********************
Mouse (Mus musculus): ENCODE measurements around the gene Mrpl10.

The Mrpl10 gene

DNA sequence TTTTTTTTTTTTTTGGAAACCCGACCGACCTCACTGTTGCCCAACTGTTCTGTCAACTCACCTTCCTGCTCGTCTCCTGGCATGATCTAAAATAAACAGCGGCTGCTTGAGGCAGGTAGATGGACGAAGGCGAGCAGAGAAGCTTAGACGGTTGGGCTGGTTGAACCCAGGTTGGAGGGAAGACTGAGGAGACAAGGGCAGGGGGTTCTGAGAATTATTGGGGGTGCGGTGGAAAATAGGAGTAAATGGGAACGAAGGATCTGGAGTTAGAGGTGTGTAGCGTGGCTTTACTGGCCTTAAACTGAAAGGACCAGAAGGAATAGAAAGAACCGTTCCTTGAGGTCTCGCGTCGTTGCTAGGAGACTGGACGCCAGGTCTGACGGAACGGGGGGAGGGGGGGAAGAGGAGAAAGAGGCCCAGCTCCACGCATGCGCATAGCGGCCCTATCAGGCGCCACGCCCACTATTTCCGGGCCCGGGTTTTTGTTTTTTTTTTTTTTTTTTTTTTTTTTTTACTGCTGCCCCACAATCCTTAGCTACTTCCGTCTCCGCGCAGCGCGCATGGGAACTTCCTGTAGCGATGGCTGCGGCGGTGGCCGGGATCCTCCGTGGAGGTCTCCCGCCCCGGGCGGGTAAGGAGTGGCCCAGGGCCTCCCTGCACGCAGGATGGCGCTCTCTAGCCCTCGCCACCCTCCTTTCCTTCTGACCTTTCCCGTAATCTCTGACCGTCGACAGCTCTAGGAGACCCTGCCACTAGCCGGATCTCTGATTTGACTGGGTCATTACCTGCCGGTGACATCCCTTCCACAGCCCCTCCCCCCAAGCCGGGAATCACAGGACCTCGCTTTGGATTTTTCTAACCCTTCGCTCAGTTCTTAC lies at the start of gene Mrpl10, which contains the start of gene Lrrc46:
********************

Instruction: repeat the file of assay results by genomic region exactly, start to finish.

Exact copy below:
Mouse (Mus musculus): ENCODE measurements around the gene Mrpl10.

The Mrpl10 gene

DNA sequence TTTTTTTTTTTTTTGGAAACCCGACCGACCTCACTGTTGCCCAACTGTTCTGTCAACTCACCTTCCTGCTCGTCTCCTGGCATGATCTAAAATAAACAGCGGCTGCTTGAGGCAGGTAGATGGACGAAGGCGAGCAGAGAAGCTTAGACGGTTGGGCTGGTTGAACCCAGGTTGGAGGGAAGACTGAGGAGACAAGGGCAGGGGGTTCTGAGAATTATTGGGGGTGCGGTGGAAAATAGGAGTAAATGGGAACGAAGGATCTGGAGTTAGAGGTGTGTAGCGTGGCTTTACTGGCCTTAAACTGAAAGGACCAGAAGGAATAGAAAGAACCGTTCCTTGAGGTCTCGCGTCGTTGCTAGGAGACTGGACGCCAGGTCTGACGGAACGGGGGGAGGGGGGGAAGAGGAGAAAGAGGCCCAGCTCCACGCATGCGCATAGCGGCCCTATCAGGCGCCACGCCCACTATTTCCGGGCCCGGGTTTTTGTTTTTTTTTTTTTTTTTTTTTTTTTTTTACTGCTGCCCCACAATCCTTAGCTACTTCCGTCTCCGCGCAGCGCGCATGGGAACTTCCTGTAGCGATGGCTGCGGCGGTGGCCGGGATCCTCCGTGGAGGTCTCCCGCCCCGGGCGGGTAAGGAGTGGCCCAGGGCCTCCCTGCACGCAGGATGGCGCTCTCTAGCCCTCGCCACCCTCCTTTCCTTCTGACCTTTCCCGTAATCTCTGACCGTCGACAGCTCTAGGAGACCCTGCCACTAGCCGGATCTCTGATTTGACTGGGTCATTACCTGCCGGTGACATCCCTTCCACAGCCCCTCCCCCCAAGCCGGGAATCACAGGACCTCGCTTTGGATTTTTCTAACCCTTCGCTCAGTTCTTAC lies at the start of gene Mrpl10, which contains the start of gene Lrrc46: